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Drought and Famine: Crash Course World History #208

Drought and Famine: Crash Course World History #208


Hi, I’m John Green. This is Crash Course World History.
Today we’re going to talk about drought and famine. Really, Stan? When are we going to talk about, like,
peace and happiness? I feel like we’ve been on kind of a sad run here at Crash Course. You know what, actually I’m gonna talk about
peace and happiness, but not until the very end. In the mean time, drought and famine. Mr. Green, Mr. Green! This is science again. Famines
are just natural disasters, they happen sometimes. Yeah, Me From the Past, no. For the most part,
famines have historically been man-made disasters. So Nobel prize-winning economist Amartya Sen
commented that “starvation is the characteristic of some
people not having enough food to eat. It is not the characteristic of there not being
enough to eat.” In other words, people starve it’s often because
they are unable to obtain food that might be available somewhere in their vicinity. The issue isn’t existence of resources, it’s
access to resources. And there are a lot of ways that humans can
contribute to famines. Right, like, take governments. Sometimes governments just do a bad job of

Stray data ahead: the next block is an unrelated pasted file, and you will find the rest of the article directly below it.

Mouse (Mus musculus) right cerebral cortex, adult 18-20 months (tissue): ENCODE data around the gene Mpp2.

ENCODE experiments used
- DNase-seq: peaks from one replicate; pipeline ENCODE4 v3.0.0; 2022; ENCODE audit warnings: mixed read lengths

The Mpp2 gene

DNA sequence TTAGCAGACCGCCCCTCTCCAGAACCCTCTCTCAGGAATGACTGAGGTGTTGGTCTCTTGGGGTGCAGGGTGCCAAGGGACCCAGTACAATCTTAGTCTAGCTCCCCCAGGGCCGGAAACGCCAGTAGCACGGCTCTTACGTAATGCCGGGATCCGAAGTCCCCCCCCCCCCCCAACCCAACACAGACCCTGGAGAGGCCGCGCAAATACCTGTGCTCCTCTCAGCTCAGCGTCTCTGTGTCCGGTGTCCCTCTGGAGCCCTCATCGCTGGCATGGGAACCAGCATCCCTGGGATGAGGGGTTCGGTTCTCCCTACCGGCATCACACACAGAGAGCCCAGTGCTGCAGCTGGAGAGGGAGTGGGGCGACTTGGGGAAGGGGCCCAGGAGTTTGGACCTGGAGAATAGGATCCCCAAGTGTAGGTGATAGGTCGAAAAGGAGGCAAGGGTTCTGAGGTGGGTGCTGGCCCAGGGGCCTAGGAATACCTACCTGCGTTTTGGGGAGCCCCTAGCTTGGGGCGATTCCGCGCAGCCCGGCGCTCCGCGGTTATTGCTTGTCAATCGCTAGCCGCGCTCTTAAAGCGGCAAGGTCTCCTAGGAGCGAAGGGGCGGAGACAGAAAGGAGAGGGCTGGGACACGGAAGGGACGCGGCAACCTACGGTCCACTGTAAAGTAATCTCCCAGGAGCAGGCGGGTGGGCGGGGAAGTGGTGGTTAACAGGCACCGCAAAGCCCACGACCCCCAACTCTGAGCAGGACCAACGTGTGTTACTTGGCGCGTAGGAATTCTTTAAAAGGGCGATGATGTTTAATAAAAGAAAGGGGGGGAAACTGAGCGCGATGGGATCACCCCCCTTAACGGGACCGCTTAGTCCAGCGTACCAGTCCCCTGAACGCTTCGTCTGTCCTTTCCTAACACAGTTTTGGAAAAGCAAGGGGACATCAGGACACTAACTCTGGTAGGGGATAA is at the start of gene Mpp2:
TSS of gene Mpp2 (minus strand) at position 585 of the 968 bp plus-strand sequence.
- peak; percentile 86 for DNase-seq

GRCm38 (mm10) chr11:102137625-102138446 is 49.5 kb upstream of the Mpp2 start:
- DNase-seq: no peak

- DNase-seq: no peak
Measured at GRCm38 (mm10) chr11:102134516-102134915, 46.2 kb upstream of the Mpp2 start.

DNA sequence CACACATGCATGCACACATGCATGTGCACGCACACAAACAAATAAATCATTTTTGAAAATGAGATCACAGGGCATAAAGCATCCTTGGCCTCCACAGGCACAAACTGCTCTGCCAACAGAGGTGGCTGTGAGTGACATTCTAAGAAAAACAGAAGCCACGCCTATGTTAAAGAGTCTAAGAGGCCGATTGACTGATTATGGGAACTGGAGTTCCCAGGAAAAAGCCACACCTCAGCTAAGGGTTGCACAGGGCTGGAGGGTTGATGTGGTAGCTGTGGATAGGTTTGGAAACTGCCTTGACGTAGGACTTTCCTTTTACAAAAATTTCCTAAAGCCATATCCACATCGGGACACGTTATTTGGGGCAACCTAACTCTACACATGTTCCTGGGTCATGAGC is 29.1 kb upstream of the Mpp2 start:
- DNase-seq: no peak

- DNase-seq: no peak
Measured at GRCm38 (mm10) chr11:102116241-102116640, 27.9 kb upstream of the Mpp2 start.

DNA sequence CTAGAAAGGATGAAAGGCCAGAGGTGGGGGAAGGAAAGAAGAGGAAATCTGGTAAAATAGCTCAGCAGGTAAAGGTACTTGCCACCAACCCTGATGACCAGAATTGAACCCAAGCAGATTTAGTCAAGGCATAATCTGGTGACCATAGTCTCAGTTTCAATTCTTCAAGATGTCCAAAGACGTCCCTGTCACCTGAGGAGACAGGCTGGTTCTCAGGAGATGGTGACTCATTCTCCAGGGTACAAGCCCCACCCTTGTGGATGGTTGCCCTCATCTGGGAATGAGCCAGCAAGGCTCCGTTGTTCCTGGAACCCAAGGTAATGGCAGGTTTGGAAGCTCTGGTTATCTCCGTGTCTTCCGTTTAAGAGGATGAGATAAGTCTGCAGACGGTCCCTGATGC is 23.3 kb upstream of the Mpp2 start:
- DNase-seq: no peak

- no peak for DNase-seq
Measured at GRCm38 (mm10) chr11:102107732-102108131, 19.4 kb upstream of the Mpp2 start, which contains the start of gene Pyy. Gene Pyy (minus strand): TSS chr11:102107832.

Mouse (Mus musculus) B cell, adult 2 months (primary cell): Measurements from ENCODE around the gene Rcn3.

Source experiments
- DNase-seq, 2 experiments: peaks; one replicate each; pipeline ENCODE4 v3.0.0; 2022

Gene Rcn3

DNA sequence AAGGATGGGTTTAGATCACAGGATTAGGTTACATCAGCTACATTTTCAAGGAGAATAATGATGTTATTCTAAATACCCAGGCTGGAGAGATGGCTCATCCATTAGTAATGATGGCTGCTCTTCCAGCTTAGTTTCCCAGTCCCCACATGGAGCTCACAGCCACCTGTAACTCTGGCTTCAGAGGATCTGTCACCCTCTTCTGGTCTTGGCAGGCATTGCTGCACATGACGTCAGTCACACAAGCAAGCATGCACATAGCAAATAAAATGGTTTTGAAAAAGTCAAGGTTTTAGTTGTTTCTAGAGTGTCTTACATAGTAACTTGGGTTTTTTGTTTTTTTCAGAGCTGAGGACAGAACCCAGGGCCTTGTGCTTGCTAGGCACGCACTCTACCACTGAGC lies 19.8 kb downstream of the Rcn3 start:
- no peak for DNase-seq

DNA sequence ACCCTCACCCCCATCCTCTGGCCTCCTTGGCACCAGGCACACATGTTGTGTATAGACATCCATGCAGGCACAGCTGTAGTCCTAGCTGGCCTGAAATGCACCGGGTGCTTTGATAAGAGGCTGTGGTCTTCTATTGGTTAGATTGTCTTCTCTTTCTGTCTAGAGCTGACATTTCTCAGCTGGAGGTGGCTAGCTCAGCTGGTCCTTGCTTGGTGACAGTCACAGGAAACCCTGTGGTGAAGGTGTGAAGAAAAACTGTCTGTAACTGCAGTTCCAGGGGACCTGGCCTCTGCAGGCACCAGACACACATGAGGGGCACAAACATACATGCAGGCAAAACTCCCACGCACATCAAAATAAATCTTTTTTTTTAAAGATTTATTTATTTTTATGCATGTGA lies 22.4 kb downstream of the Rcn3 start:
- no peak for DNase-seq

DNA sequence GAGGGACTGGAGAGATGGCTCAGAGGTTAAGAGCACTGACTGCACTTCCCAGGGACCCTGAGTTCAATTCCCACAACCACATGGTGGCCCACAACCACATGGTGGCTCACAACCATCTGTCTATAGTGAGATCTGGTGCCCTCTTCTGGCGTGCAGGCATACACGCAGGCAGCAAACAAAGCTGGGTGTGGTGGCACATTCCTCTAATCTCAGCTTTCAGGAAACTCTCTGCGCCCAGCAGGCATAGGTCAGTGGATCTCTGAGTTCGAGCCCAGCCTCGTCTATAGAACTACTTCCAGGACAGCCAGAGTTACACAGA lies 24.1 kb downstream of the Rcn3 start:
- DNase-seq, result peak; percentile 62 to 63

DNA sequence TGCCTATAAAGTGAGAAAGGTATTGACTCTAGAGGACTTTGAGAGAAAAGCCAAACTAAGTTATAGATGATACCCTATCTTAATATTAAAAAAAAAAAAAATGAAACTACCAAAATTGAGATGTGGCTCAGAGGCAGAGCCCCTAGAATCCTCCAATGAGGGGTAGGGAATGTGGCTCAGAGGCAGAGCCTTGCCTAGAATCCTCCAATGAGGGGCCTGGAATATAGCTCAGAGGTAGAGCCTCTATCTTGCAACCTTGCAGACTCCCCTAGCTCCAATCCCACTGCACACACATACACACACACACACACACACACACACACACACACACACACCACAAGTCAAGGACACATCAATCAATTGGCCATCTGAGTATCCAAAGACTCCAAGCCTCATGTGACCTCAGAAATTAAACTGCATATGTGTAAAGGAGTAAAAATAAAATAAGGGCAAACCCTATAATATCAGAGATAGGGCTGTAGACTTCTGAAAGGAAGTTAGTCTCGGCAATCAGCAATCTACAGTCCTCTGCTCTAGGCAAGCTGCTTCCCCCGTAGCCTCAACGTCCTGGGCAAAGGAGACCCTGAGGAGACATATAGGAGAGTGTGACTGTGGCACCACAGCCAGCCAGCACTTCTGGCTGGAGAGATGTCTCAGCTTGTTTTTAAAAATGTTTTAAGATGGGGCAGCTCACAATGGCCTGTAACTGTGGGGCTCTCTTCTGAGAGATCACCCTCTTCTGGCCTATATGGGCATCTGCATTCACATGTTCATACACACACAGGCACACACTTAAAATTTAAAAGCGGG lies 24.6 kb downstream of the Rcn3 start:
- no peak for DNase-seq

providing relief to starving people. Other times, they have deliberate policies that
lead to starvation. The most obvious example of that is Stalin’s
collectivization and subsequent terror, which killed millions of Ukrainians and Russians
between 1932 and 1933. There’s also Mao’s Great Leap Forward which caused famines that killed
up to 10 million Chinese people in the late 1950’s. And in the Capitalist world market forces
can cause famines, such as when there’s enough food to keep people from starving but they
can’t afford to buy it. Shortages or panic cause prices to go up,
then people who can afford to pay end up hoarding resources and people who can’t afford to pay
end up starving. Now, drought and other natural disasters can
create shortages but hoarding makes them much worse. Like, think about the price of bottled water
in Florida when a hurricane is about to hit. But of course, when it comes to the disaster of famine,
people can’t do it alone. We need weather’s help. Okay, so here’s a map of famines. You’ll notice
that they often occur in what historians sometimes call the global south. Good job with the naming there, historians.
I might have called it The Drought Belt. Or the, ah, Southern Hemisphere. Southern latitudes are more effected by weather
related to El Niño. El Niños affects wind and rain patterns and they’re associated with
weak monsoons and droughts is parts of Asia, Africa and north-eastern South America. By the way, the fact that north-eastern South
America is a grammatically correct phrase in English indicates that there is SOMETHING
WRONG with historians and naming! Right, but my point is that weak monsoons
can be devastating to agriculture in Asia. If the spring rains don’t come, the wheat
crop will be poor and if the summer monsoon fails the entire year’s harvest can be lost. And El Niño also contributes to famine in
East Africa where it accounts for about 50 percent of the variance in rainfall. Now,
El Niño probably contributed to recent famines like the one in China between 1957 and 1959,